Freedom Sings rocks Bluebird with ‘Watergate Years’
The 14th annual Freedom Sings concert last night at the Bluebird Café in Nashville celebrated the thought-provoking music of the early 1970s.
Freedom Sings, a First Amendment Center program that strives to educate the public about First Amendment freedoms through topical and often controversial songs, began in 1999. It has since branched into a touring company that appears on college campuses, but the original concert remains an annual event.
Among the performances at this year’s concert, dubbed “The Watergate Years”:
- Ashley Cleveland singing Stevie Wonder’s “Higher Ground” and Danny Flowers doing “Give Me Love (Give Me Peace on Earth), illustrating freedom of religion in song.
- In a salute to ground-breaking soul music of the era, Joseph Wooten singing Curtis Mayfield’s “Freddie’s Dead/Superfly” and Rick Brantley covering Marvin Gaye’s “Let’s Get it On.”
- Kim Richey recalling the economic challenges of the early ‘70s with Merle Haggard’s “If We Can Make it to December” and Peter Cooper name-checking the biggest political figures of four decades ago on Tom T. Hall’s “Watergate Blues.”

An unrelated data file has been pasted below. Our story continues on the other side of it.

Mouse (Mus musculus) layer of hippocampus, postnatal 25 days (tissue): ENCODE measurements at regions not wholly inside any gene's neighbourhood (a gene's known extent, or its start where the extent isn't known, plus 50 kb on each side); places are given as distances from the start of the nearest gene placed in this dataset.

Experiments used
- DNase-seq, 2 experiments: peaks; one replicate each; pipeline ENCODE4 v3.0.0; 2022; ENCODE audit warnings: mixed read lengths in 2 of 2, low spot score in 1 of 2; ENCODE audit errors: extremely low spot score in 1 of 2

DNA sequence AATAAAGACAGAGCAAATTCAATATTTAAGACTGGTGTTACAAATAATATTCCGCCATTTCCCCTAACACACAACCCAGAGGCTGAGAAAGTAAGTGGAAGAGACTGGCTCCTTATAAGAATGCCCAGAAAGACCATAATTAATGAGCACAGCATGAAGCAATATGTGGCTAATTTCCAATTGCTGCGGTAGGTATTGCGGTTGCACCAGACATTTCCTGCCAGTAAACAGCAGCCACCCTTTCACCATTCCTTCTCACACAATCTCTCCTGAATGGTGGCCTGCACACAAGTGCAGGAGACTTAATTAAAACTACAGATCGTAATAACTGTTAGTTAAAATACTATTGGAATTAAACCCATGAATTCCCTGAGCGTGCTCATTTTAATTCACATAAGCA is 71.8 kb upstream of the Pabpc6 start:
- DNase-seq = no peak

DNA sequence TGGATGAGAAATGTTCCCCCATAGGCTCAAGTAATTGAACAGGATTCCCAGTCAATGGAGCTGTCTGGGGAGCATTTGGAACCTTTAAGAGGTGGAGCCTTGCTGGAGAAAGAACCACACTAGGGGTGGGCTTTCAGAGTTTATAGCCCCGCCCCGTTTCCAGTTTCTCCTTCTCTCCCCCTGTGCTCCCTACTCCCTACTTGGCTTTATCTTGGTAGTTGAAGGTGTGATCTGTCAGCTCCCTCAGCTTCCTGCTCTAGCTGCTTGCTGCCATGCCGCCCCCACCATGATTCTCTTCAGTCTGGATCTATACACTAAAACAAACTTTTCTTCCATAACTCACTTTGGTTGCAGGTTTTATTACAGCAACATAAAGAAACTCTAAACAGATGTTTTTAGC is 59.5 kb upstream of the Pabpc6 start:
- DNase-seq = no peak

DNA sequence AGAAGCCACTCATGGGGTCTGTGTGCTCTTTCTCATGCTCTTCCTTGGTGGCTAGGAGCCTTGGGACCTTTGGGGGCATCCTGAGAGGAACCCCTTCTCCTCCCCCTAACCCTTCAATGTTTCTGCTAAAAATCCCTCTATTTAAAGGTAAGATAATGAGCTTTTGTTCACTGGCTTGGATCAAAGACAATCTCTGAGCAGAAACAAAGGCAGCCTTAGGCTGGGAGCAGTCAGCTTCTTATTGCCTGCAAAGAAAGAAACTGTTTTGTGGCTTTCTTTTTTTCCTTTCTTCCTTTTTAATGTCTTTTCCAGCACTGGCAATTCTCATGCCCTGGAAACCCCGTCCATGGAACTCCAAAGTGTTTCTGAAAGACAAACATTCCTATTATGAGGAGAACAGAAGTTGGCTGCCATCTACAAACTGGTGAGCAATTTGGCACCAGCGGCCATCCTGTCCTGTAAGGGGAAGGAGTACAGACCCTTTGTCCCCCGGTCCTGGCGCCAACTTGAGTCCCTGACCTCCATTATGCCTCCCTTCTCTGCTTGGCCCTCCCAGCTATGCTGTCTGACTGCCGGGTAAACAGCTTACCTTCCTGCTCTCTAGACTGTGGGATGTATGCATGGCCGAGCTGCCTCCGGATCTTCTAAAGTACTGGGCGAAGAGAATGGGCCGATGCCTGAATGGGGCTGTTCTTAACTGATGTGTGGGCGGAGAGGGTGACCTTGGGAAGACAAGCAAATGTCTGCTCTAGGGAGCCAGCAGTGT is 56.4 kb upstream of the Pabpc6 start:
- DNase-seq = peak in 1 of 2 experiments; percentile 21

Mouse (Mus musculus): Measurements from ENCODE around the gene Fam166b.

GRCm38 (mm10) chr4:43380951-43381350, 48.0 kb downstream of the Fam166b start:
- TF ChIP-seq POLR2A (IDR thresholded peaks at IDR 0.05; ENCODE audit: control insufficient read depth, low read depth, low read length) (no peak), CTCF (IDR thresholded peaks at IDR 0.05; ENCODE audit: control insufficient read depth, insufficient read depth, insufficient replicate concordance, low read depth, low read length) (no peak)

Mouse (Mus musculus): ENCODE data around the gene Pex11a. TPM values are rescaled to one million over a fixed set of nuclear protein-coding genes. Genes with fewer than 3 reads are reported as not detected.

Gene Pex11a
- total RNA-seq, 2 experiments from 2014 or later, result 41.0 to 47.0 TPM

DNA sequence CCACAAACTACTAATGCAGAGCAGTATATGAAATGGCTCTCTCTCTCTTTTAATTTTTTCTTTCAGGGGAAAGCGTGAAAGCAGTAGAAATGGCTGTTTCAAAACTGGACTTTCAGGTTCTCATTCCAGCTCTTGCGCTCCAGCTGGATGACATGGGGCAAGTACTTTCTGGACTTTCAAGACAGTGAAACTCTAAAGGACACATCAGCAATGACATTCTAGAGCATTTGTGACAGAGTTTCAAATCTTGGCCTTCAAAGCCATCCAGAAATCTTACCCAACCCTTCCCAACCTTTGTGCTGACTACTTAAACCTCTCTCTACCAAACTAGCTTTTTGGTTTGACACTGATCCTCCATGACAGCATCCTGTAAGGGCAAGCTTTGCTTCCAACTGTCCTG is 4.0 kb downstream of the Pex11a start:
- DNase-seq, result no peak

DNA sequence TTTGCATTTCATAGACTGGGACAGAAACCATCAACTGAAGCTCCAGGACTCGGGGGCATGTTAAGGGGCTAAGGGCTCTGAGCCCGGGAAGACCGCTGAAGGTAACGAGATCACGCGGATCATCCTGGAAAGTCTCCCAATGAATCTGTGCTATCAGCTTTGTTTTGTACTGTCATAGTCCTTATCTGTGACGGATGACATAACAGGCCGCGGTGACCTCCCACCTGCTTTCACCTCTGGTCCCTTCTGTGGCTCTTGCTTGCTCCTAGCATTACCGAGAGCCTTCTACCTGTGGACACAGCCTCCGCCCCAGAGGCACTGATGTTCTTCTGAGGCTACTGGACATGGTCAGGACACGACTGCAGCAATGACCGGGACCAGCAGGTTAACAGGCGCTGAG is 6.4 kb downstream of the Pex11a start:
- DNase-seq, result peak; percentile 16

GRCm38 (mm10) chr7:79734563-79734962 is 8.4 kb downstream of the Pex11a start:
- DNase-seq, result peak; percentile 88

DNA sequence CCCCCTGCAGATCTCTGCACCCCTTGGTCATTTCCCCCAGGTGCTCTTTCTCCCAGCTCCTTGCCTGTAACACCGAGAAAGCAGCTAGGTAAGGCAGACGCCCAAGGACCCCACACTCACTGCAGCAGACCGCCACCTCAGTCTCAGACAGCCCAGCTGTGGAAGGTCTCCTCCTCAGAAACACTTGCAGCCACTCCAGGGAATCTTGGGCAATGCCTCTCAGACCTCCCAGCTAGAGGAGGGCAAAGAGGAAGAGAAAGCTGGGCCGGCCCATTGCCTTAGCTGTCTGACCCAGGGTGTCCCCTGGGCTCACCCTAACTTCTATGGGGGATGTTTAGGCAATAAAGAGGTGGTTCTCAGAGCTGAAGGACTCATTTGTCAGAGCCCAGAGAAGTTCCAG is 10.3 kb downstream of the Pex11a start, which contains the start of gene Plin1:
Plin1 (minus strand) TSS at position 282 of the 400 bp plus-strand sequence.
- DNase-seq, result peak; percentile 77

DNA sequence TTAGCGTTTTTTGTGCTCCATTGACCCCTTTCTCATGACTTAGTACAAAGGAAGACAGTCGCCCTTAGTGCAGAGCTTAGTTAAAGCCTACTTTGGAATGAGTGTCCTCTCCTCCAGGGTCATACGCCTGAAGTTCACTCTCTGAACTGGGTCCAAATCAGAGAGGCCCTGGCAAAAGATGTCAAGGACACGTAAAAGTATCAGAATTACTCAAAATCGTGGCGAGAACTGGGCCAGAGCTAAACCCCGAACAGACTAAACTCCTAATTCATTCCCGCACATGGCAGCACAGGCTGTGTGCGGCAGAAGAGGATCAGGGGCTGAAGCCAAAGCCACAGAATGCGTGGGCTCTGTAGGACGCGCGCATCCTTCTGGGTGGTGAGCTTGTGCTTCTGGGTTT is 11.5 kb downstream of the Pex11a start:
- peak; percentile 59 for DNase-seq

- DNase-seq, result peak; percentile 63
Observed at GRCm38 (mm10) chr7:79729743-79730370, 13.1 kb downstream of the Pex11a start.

- Tommy Womack performing Lou Reed’s “Take a Walk on the Wild Side,” a provocative song with a mature theme that surprisingly saw no significant censorship.
Former Beatles were well represented, including songs by John Lennon and Paul McCartney. Lari White performed “Woman is the Nigger of the World,” explaining that Dick Cavett had to apologize for the song on his television show before Lennon and Yoko Ono were allowed to sing it. The song is recognized as one of the earliest pop songs about equal rights for women. Paul McCartney’s “Hi Hi Hi,” banned by the BBC because a censor misunderstood the word “polygon” as “body gun,” was performed by Gordon Kennedy.
Other performers included Don Henry, Mark Volman, Bill Lloyd, Gretchen Peters, Suzi Ragsdale, Seth Timbs, Jason White, Craig Krampf, Dave Pomeroy and Walter Egan.
The evening closed with Jonell Mosser leading the assembled performers and audience in a rousing version of the O’Jays’ “Love Train.”